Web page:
Monday, November 2, 2009
Thursday, October 29, 2009
In working with the sheet metal pieces, I've developed a system of modeling and checking fit without having to cut metal. It's pretty common in the EV world to do Cardboard Mockups, but here's my take on it for sheet metal.
Model the sheet metal part
Monday, September 28, 2009
Time to order more aluminum sheet.
Wednesday, September 16, 2009
Monday, August 31, 2009
On the cosmetic end of things, I refinshed the front fender. In the sanding process, I discovered several layers of paint: Metallic blue, maroon, white, and royal blue at the bottom. Unfortunatley, the fender is not from this model of GSXR. Could possibly be from a '90 model like the fairing, but who knows. I guess some mounting brackets will be in the works next.
Saturday, August 22, 2009
I decided to recover the seat because it wouldn't cost much and makes a big difference cosmetically. Also visible in the pic is the latest mock up of the lower battery tray.
Monday, August 17, 2009
Thursday, July 30, 2009
The issue comes down to bending radius. The recommended minimum radius for bending 5052 Aluminum is .5 to 1.5 times the material thickness. With my 3/16" sheet, I figure that a .25" radius is about as small as I want to go. In discussing bending capabilities with the premier bending shop in the area they only had small radius tooling on their Brake, admitting that some cracking will occur at the bend.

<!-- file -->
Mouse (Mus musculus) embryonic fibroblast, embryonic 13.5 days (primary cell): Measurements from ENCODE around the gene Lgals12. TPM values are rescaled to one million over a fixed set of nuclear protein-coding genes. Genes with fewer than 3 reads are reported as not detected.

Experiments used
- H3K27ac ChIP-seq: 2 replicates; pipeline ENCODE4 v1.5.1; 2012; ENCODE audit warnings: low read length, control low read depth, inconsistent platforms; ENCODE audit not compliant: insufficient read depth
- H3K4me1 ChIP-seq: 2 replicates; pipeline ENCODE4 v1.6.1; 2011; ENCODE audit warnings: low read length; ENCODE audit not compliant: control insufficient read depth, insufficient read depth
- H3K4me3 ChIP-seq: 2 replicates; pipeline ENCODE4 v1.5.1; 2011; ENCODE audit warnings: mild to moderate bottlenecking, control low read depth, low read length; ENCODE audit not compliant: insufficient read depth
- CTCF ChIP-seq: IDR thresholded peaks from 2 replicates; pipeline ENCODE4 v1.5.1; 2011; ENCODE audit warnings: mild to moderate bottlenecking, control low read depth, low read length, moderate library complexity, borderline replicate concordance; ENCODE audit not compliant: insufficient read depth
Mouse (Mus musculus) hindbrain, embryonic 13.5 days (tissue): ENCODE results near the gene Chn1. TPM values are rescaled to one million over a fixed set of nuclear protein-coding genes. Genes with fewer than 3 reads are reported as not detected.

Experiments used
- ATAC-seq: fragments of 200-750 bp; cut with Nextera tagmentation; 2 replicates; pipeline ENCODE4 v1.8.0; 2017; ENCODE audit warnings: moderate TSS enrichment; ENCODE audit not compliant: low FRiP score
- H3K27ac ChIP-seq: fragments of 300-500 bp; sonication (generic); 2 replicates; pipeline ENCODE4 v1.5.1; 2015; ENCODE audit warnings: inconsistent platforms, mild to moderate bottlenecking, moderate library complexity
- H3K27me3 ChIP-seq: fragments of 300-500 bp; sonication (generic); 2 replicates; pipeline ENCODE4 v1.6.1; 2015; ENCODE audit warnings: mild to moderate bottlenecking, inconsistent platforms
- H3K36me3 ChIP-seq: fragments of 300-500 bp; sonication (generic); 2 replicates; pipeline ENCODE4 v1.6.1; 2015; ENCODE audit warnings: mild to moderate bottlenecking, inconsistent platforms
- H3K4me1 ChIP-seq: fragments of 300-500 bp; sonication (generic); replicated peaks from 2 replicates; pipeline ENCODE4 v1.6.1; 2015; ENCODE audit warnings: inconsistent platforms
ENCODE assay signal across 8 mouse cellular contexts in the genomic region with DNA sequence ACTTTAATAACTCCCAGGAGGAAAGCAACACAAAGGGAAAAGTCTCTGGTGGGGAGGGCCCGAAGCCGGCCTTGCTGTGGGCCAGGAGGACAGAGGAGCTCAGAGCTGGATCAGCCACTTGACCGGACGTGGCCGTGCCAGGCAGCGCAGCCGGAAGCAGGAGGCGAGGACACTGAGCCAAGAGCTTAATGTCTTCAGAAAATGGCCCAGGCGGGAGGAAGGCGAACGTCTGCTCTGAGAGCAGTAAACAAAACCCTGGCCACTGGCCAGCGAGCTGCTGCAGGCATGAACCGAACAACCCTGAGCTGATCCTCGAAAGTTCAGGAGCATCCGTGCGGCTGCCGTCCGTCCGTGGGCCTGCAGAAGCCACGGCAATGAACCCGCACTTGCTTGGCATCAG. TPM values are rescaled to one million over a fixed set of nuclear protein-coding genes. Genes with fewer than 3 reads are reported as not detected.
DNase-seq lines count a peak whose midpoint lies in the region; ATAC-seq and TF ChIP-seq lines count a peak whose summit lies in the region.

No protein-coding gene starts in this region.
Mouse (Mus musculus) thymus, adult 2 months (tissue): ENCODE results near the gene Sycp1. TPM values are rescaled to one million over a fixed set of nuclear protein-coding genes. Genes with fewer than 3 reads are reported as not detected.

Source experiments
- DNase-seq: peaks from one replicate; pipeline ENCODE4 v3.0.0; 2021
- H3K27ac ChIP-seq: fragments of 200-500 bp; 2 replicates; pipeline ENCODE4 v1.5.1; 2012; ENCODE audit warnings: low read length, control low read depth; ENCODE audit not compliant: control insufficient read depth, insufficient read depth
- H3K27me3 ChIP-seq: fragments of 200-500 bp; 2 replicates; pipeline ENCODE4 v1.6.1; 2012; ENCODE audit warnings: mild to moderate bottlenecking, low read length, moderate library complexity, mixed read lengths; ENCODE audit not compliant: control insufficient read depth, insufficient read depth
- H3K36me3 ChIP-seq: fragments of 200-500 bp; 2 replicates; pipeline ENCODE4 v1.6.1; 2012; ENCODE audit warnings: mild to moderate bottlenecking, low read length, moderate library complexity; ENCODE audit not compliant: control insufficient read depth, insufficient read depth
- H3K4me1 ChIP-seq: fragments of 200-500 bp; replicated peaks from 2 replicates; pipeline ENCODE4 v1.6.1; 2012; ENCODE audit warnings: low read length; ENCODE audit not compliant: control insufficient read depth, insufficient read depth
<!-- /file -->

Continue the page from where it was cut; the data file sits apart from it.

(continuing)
I'm not to0 wild about cracks in my battery tray, so I will be building a homemade Brake on my workbench. Another project within a project. Obsessive? Anal Retentive? Ridiculous? Sometimes it's a gift, most days a curse.
I bent a 2" strip of 3/16" aluminum (6061-T6) in a vise using vise grips and small aluminum plates with a rough .25" radius, just to get a feel for the force required, and judge the bracket layout better. It took a lot more force than I imagined but turned out pretty good. Even with the .25" radius tooling, there were lots of micro-cracks in the radius, but that shouldn't be a problem with 5052 since it's more pliable.